I'm working on a mono-green overrun deck but I'm having some trouble responding to my opponent's non-creature cards.

Against another creature-heavy deck it does very well, but up against anything with creature removal, control, discard, milling...it just gets stomped and I feel like I really don't have a response to this.

I've played a lot of blue in the past so I'm used to being able to have access to "Counterspell" to handle situations like this.

Does green have a response to sorceries/instants that target you as a player, not your creatures?

  • If you are not adverse to artifact inclusion, the Witchbane orb makes you as a player hex proof.
    – Pow-Ian
    Commented Mar 27, 2014 at 13:54
  • Some of the answers here may be helpful: boardgames.stackexchange.com/questions/14908/…
    – GendoIkari
    Commented Mar 27, 2014 at 13:59
  • @Pow-Ian That does little good vs. either removal or counterspells, though. (It does hit the discard, and generally the mill) Commented Mar 28, 2014 at 5:22
  • @StevenStadnicki which is exactly why it was a suggestion in a comment instead of an answer ;)
    – Pow-Ian
    Commented Mar 28, 2014 at 11:40
  • Small nitpick: you mention "milling" along side removal/control/discard, but really they have nothing in common. The latter three harm your current or future board position, making it harder for you to quickly kill your opponent. But being milled doesn't slow you down at all. (if you're thinking, "but they might mill my best cards", they're just as likely to mill your worst cards and get you closer to your good ones. In the long run, it averages out to nothing.) And since they're not focusing on the battlefield, it should be easier to kill a mill deck than a creature-heavy deck.
    – Kevin
    Commented Mar 28, 2014 at 13:35

3 Answers 3


The format you're playing is very important to answer this question. Playing Standard, for example, limits your options to the most recent few sets, while on the opposite end of the spectrum, playing Vintage or Commander opens up nearly every card ever printed.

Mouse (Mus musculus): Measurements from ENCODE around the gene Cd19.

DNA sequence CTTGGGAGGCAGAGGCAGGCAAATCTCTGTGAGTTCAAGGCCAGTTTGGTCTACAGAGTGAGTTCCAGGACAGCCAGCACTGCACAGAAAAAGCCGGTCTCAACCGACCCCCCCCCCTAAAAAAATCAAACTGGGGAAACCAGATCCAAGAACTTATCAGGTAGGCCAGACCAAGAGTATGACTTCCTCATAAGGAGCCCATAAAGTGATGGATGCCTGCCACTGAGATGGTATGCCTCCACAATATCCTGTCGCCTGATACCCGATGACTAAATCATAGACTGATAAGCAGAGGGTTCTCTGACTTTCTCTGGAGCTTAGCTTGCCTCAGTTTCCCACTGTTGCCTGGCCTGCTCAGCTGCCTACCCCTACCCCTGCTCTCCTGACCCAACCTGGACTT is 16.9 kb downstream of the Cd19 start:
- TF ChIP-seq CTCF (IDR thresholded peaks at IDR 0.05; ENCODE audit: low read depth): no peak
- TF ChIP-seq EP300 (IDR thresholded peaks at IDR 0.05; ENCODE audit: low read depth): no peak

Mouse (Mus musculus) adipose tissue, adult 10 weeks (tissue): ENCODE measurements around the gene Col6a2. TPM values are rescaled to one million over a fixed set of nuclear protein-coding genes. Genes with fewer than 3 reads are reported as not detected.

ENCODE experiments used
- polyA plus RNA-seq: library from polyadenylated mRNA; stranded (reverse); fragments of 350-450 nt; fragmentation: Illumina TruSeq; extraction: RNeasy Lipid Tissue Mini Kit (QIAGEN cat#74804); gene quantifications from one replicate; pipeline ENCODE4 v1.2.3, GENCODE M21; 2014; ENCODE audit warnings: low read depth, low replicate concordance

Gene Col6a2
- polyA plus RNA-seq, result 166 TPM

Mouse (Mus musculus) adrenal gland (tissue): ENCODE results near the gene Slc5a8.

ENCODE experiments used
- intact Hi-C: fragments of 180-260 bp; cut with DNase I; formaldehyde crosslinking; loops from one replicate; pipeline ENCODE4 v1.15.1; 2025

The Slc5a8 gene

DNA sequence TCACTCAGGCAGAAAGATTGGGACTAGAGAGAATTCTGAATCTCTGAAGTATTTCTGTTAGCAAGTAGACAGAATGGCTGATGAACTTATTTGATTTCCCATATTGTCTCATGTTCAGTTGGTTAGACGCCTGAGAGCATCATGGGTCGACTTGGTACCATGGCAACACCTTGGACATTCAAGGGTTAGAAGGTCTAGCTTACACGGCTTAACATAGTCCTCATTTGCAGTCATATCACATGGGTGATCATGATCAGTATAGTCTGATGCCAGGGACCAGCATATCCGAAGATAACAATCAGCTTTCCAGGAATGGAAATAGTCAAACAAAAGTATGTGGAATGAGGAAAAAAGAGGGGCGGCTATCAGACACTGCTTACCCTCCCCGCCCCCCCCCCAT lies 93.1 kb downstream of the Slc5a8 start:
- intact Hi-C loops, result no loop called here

Against removal, you can go for creatures with hexproof/shroud (Thrun, the Last Troll/Scythe Tiger), means to grant hexproof/shroud (Asceticism/Aspect of Mongoose), protection (Chameleon Colossus/Tel-Jilad Defiance), regeneration (Experiment One, Fortitude), indestructible (Predator Ooze, Thornling), etc.

Against countermagic, green is probably the best solution (besides perhaps also playing blue for countering the countermagic); there are a number of cards in green which either can't be countered, or make something else uncounterable. For example, Gaea Herald, Mistcutter Hydra, Savage Summoning.

Against discard and mill, green is probably second only to black in terms of re-using the graveyard. Gensis, Eternal Witness, Creeping Renaissance. Green and black are also the two colors of the Golgari guild, where the extremely powerful Dredge mechanic comes from (which involves self-mill).

Green is also quite good at noncreature removal; in fact, the majority of targeted removal in green is noncreatures only.

With a full card pool, you have a lot of options. For example, I have a mono-green Commander deck (Ezuri, Renegade Leader elf tribal) which often plays like a blue deck, thanks to cards like Ezuri or Wirewood Symbiote protecting my creatures (regenerate or return to hand to protect from removal), Gaea's Herald or Cavern of Souls stopping counterspells, Yeva, Nature's Herald letting me take "turns" during my opponents' turns, Survival of the Fittest or Fauna Shaman searching for answers to threats (especially with Masked Admirers creating an engine), Sylvan Library drawing cards, etc.


Against removal, try Hexproof (Ranger's Guile, Sheltering Word) or Indestructible (Mortal's Resolve, Withstand Death).


They way it should be handled is having a strategy that either ignore non creature permanent or that is fast enough to not care.

  • 3
    I don't understand; how does ignoring non-creature permanents protect this deck from instants and sorceries? Can you suggest any cards or strategies? And when killing an opponent "fast enough," how fast is that with a mono-green deck? Can you expand your answer with details and possibly examples? Commented Mar 27, 2014 at 18:09
  • This is impossible to tell without a format. Modern, std, fun on my kitchen table, all of those have completely different needs. Fast enough in modern might be turn 3 or 4, the deck is named boggles. It's usually more important to take care of the main aspect of a deck rather than weakening it because something can go wrong. You'll never be able to face every possible situation. Having a better and faster game plan is often the best way to "handle" counter strategies. Commented Mar 14, 2018 at 16:07

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